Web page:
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Are You Who You Say You Are?

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Who are you? A client claimed to offer a new approach that was much easier, far faster, a fraction of the cost of traditional methods, and simple enough for anyone to master. And, if you were a programmer, that may have been true. But once the Marketing and Sales teams were briefed on the actual implementation, they felt that everything they’d been promoting was... misleading. And that’s a brand problem.

Marketing Brand Identity
If the promise you make can’t be kept, there’s little hope. Just as great advertising makes bad products fail faster, a disconnect between a brand’s promise and what it actually delivers can be revealed in a tweet that can spread around the world in mere seconds... and reveal the smoke and mirrors in your marketing magic.

Perception and Reality

Saying you’re one thing and being another is bad enough when you’re dealing with prospects and buyers. When employees are affected, it’s even worse. If they realize that they’re skating on thin ethical ice, their morale is sure to suffer... unless they’re Sammy Glick. And if, for example, the outbound message touts the quality of customer service while the customer service staff itself is treated poorly, it can tarnish the brand as soon as resentment is reflected in reps’ attitudes toward customers.

A recent episode of Undercover Boss could have depressed Gelos, the Greek god of laughter, when employees complained – consistently – about being poorly paid, feeling undervalued, and having no hope for advancement. Expecting to hear much more positive things while dressed as one of the employees, the boss was made to feel much more like Hyde instead of Jekyll.

The client I mentioned at the start was consistent in its message but, like the picture of Dorian Gray, what was seen and what was hidden were at odds. The modern, innovative, mold-breaking image that the marketing put forth was diametrically opposed to the CEO’s rigid, traditional perceptions about the way things should be done. As a result, momentum was constantly lost when the CEO shut down any effort to live up to the brand’s personality and promise. It got so bad that even one of the founders resigned.

Better Than It Seems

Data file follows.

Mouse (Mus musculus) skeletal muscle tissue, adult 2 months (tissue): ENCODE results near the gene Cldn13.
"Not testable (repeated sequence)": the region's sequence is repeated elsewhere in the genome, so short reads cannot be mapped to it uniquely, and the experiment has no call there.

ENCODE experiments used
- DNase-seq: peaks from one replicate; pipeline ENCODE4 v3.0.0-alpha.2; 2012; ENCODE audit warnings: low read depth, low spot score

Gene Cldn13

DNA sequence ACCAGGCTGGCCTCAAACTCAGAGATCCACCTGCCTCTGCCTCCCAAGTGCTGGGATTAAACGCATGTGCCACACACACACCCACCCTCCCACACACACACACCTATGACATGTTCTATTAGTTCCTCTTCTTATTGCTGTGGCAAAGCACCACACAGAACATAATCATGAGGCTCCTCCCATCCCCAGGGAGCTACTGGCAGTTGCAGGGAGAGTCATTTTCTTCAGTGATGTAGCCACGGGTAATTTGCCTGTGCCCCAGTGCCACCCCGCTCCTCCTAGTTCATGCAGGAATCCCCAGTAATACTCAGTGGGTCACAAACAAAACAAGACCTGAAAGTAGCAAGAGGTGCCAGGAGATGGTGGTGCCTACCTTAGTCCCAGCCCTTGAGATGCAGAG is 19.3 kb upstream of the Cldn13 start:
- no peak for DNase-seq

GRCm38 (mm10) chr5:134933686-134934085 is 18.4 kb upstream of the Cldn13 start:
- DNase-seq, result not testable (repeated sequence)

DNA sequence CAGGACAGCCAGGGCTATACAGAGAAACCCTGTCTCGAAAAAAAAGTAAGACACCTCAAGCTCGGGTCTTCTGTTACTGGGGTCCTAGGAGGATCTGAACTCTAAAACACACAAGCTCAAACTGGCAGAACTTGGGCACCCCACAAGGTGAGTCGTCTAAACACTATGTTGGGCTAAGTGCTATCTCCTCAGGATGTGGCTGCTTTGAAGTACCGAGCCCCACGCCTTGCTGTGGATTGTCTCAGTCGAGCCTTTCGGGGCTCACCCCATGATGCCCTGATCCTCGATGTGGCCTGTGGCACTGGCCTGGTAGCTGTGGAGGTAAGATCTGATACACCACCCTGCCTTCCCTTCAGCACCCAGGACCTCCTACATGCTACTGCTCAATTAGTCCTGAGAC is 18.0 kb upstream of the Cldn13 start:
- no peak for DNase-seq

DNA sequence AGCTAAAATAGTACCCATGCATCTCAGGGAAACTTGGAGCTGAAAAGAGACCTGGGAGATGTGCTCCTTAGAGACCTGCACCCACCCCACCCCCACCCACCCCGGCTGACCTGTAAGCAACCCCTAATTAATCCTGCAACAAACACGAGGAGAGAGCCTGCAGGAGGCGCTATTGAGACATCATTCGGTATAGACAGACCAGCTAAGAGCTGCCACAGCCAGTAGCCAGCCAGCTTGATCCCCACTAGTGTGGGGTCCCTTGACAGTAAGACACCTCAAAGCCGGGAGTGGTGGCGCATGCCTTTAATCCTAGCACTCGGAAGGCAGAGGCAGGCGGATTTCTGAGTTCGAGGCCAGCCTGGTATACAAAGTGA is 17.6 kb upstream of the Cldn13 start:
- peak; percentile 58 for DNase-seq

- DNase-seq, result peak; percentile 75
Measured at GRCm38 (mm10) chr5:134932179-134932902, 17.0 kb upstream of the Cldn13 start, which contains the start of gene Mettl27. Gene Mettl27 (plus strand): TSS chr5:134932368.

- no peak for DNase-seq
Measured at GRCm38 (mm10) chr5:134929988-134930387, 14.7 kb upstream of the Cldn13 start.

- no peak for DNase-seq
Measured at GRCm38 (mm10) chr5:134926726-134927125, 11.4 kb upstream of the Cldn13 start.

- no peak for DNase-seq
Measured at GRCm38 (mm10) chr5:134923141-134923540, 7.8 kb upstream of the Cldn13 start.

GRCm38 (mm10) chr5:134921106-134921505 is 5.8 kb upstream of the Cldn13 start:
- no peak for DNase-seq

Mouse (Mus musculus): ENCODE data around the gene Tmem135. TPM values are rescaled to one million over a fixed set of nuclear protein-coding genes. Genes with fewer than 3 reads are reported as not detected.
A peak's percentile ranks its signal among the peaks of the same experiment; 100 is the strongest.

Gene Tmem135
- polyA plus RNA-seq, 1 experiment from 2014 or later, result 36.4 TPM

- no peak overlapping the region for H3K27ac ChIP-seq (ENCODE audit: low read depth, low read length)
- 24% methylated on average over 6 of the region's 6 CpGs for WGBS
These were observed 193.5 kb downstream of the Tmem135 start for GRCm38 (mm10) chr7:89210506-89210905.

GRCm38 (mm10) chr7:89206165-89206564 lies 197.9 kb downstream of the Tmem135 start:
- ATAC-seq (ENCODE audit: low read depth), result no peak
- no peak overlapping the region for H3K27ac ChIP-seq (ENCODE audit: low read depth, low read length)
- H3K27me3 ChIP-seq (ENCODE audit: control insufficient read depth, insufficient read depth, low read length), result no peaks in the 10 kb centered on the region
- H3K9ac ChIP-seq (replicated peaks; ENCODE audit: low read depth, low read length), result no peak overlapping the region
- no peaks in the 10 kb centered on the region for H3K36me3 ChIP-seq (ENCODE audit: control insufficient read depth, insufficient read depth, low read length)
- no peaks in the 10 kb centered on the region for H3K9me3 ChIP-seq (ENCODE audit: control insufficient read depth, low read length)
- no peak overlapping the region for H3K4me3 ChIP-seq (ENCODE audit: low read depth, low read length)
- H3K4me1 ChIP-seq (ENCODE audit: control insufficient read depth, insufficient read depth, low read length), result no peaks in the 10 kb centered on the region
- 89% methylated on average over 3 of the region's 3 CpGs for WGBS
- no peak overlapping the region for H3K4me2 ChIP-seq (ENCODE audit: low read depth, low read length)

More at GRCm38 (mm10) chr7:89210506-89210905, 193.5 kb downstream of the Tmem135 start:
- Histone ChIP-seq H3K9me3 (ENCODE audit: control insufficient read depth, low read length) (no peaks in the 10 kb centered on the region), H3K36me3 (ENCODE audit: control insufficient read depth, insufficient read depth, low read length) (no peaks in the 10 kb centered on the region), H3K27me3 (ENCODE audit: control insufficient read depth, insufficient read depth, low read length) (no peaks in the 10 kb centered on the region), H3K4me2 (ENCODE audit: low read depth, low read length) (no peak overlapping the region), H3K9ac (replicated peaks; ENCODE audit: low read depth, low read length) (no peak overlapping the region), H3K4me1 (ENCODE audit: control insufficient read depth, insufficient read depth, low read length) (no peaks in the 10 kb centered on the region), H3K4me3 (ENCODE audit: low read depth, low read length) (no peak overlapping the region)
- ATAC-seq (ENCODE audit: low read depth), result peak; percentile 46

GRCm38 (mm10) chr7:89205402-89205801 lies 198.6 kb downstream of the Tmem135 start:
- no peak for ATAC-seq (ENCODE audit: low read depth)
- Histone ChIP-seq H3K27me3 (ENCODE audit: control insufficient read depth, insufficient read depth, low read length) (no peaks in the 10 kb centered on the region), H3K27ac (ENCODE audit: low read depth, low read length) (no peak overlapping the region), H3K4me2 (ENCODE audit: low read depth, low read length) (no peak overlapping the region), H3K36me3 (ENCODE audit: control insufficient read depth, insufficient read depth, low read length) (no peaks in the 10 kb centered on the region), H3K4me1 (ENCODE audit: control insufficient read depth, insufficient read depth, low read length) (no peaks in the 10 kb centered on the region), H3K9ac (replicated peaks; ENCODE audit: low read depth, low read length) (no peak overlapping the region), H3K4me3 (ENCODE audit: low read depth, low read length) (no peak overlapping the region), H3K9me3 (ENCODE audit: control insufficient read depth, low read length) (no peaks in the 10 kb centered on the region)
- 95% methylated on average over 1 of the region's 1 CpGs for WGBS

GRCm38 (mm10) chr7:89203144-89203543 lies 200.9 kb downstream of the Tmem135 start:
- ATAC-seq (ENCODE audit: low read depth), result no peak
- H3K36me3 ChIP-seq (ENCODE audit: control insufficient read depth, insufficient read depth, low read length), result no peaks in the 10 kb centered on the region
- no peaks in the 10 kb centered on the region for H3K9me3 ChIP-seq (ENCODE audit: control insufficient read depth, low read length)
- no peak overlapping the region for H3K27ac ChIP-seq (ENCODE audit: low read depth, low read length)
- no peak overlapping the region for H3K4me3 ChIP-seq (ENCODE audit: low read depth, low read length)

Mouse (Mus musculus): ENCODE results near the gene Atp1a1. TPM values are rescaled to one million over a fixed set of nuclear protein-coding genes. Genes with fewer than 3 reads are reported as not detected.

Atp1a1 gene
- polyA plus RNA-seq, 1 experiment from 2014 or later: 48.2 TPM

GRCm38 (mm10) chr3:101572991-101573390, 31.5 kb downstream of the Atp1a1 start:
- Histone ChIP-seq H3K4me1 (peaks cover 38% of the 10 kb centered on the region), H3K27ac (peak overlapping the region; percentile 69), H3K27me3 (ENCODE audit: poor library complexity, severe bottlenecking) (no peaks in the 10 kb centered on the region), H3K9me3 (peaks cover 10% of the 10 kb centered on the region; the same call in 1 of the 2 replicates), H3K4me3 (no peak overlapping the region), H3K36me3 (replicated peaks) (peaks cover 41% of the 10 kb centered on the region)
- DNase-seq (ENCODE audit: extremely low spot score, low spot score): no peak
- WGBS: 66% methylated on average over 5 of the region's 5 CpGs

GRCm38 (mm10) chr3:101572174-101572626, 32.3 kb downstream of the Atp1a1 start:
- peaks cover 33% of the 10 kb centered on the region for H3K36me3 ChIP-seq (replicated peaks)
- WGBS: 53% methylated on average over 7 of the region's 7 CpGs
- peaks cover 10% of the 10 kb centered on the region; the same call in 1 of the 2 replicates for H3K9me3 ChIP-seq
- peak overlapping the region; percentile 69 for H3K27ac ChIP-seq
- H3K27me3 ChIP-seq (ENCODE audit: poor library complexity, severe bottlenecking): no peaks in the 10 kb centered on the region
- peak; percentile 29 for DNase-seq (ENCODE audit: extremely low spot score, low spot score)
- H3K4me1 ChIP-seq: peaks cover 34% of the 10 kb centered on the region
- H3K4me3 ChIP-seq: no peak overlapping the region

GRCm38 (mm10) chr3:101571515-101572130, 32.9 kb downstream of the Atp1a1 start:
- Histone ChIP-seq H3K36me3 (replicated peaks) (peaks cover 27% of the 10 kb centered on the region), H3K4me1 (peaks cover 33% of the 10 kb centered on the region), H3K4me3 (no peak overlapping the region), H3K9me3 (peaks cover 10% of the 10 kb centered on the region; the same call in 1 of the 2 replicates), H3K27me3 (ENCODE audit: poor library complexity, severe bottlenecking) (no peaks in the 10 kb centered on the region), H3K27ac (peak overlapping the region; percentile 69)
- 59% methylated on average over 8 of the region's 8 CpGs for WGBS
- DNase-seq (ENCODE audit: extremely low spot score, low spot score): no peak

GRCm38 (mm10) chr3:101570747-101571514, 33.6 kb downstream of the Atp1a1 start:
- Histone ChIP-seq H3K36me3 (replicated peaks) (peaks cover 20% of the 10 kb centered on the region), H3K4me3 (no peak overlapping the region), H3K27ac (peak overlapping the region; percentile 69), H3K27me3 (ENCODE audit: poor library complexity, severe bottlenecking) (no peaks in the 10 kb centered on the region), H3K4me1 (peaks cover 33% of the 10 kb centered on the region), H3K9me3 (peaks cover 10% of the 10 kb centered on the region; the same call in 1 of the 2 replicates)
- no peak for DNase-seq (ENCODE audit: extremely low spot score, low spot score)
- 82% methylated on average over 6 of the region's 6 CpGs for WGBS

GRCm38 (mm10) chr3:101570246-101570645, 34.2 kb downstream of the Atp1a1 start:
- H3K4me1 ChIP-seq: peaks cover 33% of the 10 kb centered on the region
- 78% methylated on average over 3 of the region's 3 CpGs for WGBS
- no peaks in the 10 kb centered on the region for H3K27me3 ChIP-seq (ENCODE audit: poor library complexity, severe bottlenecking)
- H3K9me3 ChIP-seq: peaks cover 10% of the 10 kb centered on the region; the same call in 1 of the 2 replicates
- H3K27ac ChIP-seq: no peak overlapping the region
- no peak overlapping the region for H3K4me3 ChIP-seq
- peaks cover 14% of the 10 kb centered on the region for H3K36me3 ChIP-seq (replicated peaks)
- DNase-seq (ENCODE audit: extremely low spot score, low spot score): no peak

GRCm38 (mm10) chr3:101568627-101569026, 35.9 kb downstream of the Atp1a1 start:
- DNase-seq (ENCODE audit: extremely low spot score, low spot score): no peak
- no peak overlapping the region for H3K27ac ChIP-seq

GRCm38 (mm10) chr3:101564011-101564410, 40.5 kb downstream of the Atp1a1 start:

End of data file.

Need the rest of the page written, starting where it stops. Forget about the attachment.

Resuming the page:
There’s an inverse to this – the brand that appears so convinced of its invincibility that it almost dares you to do business with them. Yet the people inside are so well-rewarded, well-prepared, and well-supported by management that dealing with the company is far more pleasurable than the brand’s personality would suggest. In the age of instant messaging and social media, that reputation makes the brand aspirational – something you’re willing to pay extra for because everyone in the organization reinforces the positives and, thus, minimizes the negatives.

A brand can either have the charm of Clark Kent and the potential of Superman or the charm of Count Dracula and the peril of the vampire. Which are you? (And when will your customers find out?)

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About the author

Peter Altschuler's picture

BlueSteps Executive Guest Writer

Peter Altschuler has been making products and services irresistible for more than a generation in a career that extends from high technology to television production.

He’s currently the chief marketing and creative strategist at Wordsworth & Company and has served as a Group Creative Director at San Francisco ad agency Anderson & Lembke, run the in-house agency at Candle Corp (now part of IBM) and, earlier, worked in television, producing for ABC News, Sesame Workshop, The Food Network, and PBS.
   
In his spare time, he brings books to life — most recently narrating Getting Religion by former Newsweek religion editor Kenneth Woodward and Creativity, Inc. by Pixar founder Ed Catmull — and performs in everything from Shakespeare to commercials.

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